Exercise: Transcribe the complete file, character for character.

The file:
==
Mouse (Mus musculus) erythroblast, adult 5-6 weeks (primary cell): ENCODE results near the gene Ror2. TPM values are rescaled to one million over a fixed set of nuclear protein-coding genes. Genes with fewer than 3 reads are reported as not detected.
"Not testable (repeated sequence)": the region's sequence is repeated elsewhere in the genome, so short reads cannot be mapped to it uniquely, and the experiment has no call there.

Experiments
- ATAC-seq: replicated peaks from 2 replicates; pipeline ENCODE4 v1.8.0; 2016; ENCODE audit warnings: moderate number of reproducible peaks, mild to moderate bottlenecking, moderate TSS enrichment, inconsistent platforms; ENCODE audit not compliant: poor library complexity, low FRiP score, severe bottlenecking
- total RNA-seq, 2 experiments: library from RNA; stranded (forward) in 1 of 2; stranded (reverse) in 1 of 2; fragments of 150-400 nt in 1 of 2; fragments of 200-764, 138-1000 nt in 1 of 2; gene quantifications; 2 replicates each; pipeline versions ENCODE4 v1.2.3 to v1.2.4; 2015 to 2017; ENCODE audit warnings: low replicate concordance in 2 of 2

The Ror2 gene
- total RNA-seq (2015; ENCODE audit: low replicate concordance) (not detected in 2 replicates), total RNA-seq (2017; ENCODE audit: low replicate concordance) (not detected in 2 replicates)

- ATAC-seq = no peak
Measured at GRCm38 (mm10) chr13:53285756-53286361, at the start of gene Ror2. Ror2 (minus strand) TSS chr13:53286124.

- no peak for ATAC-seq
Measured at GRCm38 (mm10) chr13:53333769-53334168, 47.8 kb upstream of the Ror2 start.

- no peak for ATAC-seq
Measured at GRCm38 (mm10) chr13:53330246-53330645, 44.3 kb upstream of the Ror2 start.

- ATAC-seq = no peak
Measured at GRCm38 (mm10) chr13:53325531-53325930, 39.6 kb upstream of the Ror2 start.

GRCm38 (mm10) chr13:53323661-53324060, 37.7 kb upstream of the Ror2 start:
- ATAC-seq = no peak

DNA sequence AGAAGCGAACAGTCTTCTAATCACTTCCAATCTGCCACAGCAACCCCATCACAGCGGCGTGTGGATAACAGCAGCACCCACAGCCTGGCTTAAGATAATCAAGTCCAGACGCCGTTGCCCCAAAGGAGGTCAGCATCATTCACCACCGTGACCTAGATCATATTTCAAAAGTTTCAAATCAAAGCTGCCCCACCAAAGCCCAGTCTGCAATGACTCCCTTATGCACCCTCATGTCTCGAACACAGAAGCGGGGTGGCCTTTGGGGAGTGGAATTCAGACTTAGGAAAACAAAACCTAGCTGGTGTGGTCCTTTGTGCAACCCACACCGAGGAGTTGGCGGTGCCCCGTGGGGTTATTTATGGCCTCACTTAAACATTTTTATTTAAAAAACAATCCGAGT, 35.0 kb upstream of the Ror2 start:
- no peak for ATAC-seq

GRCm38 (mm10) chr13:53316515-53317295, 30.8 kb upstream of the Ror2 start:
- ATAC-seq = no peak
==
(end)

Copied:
Mouse (Mus musculus) erythroblast, adult 5-6 weeks (primary cell): ENCODE results near the gene Ror2. TPM values are rescaled to one million over a fixed set of nuclear protein-coding genes. Genes with fewer than 3 reads are reported as not detected.
"Not testable (repeated sequence)": the region's sequence is repeated elsewhere in the genome, so short reads cannot be mapped to it uniquely, and the experiment has no call there.

Experiments
- ATAC-seq: replicated peaks from 2 replicates; pipeline ENCODE4 v1.8.0; 2016; ENCODE audit warnings: moderate number of reproducible peaks, mild to moderate bottlenecking, moderate TSS enrichment, inconsistent platforms; ENCODE audit not compliant: poor library complexity, low FRiP score, severe bottlenecking
- total RNA-seq, 2 experiments: library from RNA; stranded (forward) in 1 of 2; stranded (reverse) in 1 of 2; fragments of 150-400 nt in 1 of 2; fragments of 200-764, 138-1000 nt in 1 of 2; gene quantifications; 2 replicates each; pipeline versions ENCODE4 v1.2.3 to v1.2.4; 2015 to 2017; ENCODE audit warnings: low replicate concordance in 2 of 2

The Ror2 gene
- total RNA-seq (2015; ENCODE audit: low replicate concordance) (not detected in 2 replicates), total RNA-seq (2017; ENCODE audit: low replicate concordance) (not detected in 2 replicates)

- ATAC-seq = no peak
Measured at GRCm38 (mm10) chr13:53285756-53286361, at the start of gene Ror2. Ror2 (minus strand) TSS chr13:53286124.

- no peak for ATAC-seq
Measured at GRCm38 (mm10) chr13:53333769-53334168, 47.8 kb upstream of the Ror2 start.

- no peak for ATAC-seq
Measured at GRCm38 (mm10) chr13:53330246-53330645, 44.3 kb upstream of the Ror2 start.

- ATAC-seq = no peak
Measured at GRCm38 (mm10) chr13:53325531-53325930, 39.6 kb upstream of the Ror2 start.

GRCm38 (mm10) chr13:53323661-53324060, 37.7 kb upstream of the Ror2 start:
- ATAC-seq = no peak

DNA sequence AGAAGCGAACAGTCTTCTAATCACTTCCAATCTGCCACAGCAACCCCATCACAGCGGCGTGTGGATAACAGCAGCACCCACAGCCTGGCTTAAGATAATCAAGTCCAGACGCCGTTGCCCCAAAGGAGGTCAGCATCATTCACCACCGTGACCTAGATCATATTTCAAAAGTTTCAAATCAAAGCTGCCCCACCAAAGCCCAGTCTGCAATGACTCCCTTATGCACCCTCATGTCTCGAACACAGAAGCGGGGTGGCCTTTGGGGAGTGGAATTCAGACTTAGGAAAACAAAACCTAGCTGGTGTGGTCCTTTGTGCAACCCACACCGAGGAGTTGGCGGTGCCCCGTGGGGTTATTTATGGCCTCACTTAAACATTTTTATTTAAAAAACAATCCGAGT, 35.0 kb upstream of the Ror2 start:
- no peak for ATAC-seq

GRCm38 (mm10) chr13:53316515-53317295, 30.8 kb upstream of the Ror2 start:
- ATAC-seq = no peak